Through a friend’s referral, I got a job at one of the dozens of private English training centers in Xi’an. This school paid a lower salary than the university, with no housing, but required only 10 teaching hours a week and gave no exams (which take a lot of time preparing and grading). Via networking, referrals and cold calls, I was easily able to fill my plate with 10 to 15 extra teaching hours a week, at rates ranging from 100 to 200 RMB an hour. I have taught at an internationally renowned English school, substituted at universities, tutored teenagers, trained business employees, and even mentored a lawyer.
Already living in the city where you want to teach creates a “win-win” situation. Employers do not have to spend time and money arranging flights and housing. This saving is passed on to you in the form of a higher hourly salary. And you do not have to correspond through the Internet; work can be secured through a simple phone call or face-to-face meeting.
These “outside” jobs provide not only extra income, but also result in invaluable experience teaching a wide variety of students — children, adults, business people. This, in turn, can generate more opportunities as pupils approach you about special tutoring for their children, giving a speech at their company, etc. You can pick and choose the type of jobs you want. After I accept all I wish to handle (usually no more than 25 teaching hours a week), I start turning people down. When one course ends, often all I have to do to get another job offer is go for a stroll in my apartment complex. The opportunities are boundless.
The cost of living in Xi’an is among the lowest in China. My wife and I have a live-in nanny to help with our 4-year-old son (a luxury we could never afford in the States). We have a spacious apartment in a beautiful complex. I get one week’s vacation in October and May, as well as summer holiday in July and August. Also, my school closes for two months at Spring Festival during January and February. This allows ample opportunity for travel, or, if I choose, extra income (demand for English classes increases during summer and holidays).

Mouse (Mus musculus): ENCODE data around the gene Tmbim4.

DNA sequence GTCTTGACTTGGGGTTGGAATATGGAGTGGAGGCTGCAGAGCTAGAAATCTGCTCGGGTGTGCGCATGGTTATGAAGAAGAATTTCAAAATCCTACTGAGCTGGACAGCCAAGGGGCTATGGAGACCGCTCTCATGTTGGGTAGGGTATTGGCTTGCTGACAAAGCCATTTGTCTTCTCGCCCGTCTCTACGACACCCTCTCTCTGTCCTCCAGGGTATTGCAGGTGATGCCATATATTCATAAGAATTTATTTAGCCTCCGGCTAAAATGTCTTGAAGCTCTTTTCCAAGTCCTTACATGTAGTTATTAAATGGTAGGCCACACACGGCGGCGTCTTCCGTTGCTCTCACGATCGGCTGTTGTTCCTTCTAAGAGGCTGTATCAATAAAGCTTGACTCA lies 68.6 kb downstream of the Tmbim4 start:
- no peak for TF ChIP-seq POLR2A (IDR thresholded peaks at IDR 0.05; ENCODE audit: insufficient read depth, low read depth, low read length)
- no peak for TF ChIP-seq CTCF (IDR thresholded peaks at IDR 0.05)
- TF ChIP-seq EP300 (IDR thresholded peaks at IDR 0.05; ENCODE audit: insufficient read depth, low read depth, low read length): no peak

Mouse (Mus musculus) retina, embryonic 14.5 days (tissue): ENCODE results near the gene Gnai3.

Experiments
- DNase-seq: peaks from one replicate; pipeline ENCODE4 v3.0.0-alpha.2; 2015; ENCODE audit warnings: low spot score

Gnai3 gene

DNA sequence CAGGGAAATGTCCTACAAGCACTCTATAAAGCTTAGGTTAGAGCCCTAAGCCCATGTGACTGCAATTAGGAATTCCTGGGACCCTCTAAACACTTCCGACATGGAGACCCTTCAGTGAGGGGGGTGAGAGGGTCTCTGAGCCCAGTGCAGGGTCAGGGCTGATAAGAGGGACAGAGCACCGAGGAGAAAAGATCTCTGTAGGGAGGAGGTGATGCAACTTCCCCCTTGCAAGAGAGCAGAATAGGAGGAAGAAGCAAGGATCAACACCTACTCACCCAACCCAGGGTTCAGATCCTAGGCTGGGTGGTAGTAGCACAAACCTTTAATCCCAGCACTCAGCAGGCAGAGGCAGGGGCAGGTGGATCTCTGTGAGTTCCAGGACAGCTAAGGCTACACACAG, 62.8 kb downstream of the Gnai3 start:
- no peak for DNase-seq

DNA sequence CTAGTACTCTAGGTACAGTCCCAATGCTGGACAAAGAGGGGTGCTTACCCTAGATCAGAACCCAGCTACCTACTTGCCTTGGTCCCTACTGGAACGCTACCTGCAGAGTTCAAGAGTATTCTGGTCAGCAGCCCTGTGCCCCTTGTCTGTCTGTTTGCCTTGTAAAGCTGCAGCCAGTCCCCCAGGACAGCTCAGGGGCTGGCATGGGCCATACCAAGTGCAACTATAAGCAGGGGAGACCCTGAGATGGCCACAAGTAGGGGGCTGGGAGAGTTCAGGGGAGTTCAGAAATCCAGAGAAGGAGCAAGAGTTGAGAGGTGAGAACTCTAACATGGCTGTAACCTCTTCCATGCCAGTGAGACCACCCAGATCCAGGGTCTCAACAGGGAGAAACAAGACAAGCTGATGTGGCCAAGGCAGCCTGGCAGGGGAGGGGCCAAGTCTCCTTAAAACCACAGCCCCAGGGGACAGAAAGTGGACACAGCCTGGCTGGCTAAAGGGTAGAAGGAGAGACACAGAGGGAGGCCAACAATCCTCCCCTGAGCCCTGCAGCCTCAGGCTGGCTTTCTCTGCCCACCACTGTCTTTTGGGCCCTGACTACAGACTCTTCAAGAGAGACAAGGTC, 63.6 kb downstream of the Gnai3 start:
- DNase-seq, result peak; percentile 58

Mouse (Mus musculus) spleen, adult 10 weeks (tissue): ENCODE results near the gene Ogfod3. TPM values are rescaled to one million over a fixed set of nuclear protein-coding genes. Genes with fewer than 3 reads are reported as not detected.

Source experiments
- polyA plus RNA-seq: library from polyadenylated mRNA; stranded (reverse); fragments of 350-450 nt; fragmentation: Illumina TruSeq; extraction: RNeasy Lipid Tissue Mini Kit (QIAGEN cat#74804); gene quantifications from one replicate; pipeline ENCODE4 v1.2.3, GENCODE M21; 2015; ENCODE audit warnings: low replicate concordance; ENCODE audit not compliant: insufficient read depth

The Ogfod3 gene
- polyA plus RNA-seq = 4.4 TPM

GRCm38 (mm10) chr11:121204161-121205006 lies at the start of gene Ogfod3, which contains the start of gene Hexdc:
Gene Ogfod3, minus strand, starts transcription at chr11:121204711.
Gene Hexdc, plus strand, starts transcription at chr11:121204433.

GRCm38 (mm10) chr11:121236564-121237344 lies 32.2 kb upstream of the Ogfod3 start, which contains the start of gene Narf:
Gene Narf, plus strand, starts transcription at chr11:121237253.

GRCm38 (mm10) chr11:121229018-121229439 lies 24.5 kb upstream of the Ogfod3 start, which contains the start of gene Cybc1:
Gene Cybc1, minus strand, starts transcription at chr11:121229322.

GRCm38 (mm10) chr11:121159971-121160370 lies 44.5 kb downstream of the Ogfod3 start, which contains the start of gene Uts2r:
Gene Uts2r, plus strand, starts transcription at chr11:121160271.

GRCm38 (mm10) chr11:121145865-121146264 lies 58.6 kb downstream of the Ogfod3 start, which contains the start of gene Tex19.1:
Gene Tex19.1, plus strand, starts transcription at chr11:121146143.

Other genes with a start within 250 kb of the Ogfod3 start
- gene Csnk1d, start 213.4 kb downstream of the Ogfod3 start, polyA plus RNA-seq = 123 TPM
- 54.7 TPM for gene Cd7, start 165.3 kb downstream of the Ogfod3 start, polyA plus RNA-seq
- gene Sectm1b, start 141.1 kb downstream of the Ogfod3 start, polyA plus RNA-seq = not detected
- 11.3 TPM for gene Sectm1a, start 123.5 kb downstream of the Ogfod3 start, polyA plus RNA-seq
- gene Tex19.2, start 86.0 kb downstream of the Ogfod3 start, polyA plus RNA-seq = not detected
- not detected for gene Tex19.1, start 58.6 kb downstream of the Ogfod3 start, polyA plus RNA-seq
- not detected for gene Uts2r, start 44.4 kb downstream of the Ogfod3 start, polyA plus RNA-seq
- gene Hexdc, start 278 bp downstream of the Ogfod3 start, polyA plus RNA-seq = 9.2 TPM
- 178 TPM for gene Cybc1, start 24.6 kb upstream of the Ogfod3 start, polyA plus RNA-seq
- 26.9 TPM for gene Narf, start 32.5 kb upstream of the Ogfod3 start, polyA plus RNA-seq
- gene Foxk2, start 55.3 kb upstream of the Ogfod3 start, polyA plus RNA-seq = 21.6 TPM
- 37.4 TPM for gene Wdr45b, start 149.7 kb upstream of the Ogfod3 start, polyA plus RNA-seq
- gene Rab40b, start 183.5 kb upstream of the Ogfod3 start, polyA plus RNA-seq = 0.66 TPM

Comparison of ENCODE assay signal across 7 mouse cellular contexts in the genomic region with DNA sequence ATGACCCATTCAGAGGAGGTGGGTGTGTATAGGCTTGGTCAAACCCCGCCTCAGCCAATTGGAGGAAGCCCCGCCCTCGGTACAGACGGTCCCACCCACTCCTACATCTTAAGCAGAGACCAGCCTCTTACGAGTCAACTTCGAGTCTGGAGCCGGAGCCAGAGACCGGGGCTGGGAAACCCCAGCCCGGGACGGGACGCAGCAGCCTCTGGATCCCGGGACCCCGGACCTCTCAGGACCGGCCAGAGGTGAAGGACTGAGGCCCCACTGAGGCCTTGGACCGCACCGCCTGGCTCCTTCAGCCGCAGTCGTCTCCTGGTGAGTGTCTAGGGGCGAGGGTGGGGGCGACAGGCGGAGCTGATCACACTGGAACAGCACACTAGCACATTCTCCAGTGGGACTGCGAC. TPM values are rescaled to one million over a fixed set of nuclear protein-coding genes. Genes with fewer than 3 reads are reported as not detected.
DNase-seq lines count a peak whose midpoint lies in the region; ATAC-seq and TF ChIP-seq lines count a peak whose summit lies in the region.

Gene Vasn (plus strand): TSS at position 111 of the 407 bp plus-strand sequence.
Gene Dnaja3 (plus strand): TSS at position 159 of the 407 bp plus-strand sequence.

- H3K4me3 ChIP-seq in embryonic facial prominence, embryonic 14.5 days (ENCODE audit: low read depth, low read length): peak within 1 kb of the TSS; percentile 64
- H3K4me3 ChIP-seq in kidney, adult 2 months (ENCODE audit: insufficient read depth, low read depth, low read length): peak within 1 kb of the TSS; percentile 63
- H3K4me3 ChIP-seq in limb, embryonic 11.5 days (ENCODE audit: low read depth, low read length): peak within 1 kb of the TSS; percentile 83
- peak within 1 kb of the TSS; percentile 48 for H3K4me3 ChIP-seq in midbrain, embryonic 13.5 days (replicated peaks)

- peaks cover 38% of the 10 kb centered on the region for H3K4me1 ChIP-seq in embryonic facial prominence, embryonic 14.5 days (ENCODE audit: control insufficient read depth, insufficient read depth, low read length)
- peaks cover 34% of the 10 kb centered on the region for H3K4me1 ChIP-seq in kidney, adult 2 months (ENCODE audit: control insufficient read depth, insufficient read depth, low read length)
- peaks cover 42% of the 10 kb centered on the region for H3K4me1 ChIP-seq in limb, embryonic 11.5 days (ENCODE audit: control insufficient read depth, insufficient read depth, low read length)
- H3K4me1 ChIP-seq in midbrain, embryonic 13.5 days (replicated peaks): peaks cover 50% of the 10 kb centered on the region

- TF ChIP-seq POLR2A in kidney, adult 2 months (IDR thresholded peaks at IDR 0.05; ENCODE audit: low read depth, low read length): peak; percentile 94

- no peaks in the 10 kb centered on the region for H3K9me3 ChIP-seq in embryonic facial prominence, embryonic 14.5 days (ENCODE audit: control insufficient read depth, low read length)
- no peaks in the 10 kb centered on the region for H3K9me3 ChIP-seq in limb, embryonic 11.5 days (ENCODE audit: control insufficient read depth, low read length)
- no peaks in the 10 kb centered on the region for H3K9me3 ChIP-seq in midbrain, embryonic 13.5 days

Unless you know someone already teaching here, I recommend using the Internet to find your initial job in China. Make sure the employer has a license to hire foreigners, and is a reputable company or school.
If you really want to explore this fascinating country, and maximize your earning potential, plan to stay for at least two years. The first year will be the most difficult and least prosperous. Work hard, gain experience, fulfill your teaching contract, and keep your eyes and ears open. By your second year, when the culture shock begins to wear off, you’ll have the confidence and experience to maximize your opportunities.
Chinese students are a joy to teach. They are obedient, reverent and have a refreshing tradition of respecting their teachers. Economically, China is the fastest-growing, most vibrant market in the world. Teaching ESL is an exciting way to simultaneously learn about its storied history and take part in its rapid transformation.
Adam Worcester is a former journalist and reading therapist from Seattle, USA.